Brew What the People Want
Mancave’s first tap handle, for Single Release Farmhouse Ale, went to Growler USA near the University of Oregon. “I even signed the first card for them,” says Woodruff. Both Farmhouse Ale and Exalted IPA have quickly sold, but Woodruff notes that flagship beers won’t be part of Mancave.
“We are not going to mass produce or mass market one beer or multiple beers that taste the same,” he explains. “We are going to brew what you want.”
Woodruff’s vision is to produce Mancave beers on a seasonal release timeline. Exalted IPA will be produced at different times throughout the year. Bang Biscuit IPA has been released as a summer IPA, followed by Irkalla Oak-Aged Porter in late July and again during fall and winter. Year-round Dueling Hop series pits different hop varieties against each other. “We sold out of the first 15 kegs in the first week.”
While starting small with three 7-barrel, 30 percent fermenters and one brite tank, Woodruff is already feeling the pinch of their nano system. “We brew as often as possible. We only yield around 700 liters of finished beer and even less for IPAs,” Woodruff explains. “We have to double batch just to get to those levels.”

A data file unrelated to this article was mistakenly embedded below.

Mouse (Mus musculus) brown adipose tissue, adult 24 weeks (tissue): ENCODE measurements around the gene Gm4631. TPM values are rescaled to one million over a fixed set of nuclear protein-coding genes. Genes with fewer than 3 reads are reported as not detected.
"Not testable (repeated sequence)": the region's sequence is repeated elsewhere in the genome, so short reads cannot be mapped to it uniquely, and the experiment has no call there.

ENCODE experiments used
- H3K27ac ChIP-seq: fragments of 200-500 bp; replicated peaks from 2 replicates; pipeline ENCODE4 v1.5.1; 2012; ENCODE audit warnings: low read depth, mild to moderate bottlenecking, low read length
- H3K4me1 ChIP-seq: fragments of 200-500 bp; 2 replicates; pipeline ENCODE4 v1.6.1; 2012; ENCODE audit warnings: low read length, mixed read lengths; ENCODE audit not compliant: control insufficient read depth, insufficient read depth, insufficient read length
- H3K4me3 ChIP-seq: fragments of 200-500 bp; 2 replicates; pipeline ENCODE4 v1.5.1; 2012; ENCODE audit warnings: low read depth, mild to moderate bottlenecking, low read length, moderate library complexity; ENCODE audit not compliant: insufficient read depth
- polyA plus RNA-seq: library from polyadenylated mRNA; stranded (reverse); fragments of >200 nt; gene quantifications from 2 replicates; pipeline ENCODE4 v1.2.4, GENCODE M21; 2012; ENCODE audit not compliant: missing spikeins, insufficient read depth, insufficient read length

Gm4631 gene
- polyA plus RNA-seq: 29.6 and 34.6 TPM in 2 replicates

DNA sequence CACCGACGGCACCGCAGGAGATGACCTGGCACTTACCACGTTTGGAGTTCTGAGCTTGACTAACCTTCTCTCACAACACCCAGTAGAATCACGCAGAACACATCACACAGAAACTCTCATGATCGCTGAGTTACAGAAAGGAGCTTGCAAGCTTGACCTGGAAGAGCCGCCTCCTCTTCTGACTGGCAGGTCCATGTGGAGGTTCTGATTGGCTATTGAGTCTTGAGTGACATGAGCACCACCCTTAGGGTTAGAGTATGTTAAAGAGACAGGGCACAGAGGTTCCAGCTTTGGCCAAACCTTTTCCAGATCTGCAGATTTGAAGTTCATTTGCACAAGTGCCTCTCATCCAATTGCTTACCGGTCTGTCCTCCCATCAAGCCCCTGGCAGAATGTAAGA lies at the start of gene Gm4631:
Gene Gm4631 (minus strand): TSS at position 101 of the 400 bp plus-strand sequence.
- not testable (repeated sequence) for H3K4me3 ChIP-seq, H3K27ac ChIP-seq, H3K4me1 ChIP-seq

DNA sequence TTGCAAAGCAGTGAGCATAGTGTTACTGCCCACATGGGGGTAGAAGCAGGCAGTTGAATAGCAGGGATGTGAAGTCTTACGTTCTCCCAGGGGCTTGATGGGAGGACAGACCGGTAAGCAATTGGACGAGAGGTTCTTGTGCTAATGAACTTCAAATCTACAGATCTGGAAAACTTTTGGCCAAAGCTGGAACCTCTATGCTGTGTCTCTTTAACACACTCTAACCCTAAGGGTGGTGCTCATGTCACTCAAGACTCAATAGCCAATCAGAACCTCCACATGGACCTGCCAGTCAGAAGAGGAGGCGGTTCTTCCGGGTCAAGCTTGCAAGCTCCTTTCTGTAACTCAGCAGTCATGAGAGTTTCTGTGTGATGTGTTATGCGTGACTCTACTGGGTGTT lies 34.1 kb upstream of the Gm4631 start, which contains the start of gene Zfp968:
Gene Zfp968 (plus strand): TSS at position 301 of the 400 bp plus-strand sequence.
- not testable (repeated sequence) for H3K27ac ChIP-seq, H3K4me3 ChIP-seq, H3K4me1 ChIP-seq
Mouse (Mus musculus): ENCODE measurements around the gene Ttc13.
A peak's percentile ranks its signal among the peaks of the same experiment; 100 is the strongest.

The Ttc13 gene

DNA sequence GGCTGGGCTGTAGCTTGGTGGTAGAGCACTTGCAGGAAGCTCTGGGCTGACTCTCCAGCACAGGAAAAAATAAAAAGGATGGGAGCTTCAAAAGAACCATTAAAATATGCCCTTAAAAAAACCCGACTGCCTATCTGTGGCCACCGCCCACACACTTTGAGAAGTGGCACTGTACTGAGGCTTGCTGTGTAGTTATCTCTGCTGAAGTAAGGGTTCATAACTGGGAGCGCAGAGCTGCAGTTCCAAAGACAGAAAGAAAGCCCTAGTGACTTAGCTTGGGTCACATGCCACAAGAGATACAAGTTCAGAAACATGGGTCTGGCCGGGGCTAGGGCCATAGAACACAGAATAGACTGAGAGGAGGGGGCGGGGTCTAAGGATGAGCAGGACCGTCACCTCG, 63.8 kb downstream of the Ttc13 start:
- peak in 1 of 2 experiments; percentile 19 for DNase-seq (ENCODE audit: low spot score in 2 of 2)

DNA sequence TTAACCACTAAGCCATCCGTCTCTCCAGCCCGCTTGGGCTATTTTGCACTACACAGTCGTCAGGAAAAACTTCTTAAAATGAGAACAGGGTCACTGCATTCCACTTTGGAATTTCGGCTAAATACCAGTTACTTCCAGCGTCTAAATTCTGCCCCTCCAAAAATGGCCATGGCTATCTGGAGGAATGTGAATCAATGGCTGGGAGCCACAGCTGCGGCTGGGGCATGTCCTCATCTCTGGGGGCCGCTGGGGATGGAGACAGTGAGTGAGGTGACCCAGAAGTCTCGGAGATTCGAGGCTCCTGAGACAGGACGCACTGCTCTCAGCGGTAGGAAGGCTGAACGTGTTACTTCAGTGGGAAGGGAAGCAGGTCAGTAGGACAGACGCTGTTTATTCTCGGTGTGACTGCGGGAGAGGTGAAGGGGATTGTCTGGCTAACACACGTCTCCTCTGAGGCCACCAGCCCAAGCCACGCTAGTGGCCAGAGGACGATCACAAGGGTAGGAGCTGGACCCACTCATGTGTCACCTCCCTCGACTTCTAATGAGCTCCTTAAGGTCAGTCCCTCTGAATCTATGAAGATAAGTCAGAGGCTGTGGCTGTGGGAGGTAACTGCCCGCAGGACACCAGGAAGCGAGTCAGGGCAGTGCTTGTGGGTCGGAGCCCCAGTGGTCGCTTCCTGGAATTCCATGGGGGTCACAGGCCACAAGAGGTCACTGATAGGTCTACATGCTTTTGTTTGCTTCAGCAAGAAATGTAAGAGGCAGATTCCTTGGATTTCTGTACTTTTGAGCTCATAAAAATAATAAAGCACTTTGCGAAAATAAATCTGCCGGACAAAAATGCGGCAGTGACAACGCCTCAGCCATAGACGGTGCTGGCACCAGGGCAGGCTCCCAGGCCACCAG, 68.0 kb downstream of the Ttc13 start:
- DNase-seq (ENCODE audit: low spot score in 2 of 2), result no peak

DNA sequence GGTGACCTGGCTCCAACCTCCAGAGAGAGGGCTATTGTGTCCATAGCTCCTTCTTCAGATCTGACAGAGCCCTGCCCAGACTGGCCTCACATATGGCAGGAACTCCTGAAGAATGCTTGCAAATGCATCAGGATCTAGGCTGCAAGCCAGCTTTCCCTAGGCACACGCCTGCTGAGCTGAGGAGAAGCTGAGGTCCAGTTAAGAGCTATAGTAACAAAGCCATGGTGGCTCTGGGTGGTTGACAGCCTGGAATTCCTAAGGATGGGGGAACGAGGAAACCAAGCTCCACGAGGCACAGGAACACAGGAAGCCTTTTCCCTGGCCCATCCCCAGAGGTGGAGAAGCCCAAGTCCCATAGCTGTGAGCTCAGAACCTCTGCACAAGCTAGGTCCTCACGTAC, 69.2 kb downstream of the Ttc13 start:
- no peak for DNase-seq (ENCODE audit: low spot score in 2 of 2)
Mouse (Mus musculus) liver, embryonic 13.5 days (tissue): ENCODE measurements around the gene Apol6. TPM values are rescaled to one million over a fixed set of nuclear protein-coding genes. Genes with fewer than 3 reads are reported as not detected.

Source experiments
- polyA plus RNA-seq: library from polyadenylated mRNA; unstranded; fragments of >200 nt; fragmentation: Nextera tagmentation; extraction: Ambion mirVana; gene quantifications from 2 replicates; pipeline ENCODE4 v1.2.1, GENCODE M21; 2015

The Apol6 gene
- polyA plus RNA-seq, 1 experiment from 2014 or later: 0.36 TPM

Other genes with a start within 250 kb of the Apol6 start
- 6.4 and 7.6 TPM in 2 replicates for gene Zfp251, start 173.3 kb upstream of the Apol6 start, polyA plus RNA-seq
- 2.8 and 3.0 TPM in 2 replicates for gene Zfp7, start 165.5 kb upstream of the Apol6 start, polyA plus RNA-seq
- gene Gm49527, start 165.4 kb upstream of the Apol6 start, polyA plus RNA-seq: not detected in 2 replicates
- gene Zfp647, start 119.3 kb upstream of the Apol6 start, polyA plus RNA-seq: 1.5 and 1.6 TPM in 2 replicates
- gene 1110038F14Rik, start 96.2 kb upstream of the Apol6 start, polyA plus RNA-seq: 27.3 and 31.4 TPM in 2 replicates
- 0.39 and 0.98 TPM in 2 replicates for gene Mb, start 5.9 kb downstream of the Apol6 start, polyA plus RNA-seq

However, Woodruff plans to add three 10-barrel fermenters in the next few months. “Our goal is to do around a thousand barrels during our first year of operation. We are pretty close to the capacity to hit those numbers.”
Despite the growing number of area breweries, Woodruff is optimistic. “We all make different beers. I look at craft beer like music,” he explains. “If your genre is doing well, you will too.”
That optimism is hard-fought though.
Woodruff, 31, is a “multigeneration local” who graduated from North Eugene High School. He grew up not far from the Whiteaker neighborhood at a time when it was known far more for social problems.
“Sure it has cleaned up a bunch, but I still pick up needles on my walks,” says Woodruff. “I have had members of my family murdered over [drugs], and too many friends die from the drugs that come out of the Whiteaker.”
Woodruff “grew up about as poor as you could imagine in a family with six kids. Section 8 [housing], food stamps and food boxes for the better part of my life,” he says. “I learned a ton from my mom, her never-give-in spirit.”
After high school, Woodruff worked as a barista, then a bartender. He signed up for eight years of service in the U.S. Navy, but was discharged early for a pre-existing knee injury a few months in. Upon re-entering civilian life in 2006 and returning to Eugene, Woodruff began homebrewing. Bartending paid the bills, but a dream was already forming. “After being released from the Navy, I wrote a letter back home saying how someday I was going to start a brewery.”
Opening the Cave
In winter 2010, Woodruff and a friend were brewing together in a freezing shack. As they talked about how cold it was, Woodruff’s friend said, “At least we have this cave.”
At that instant, Woodruff knew what he was going to do.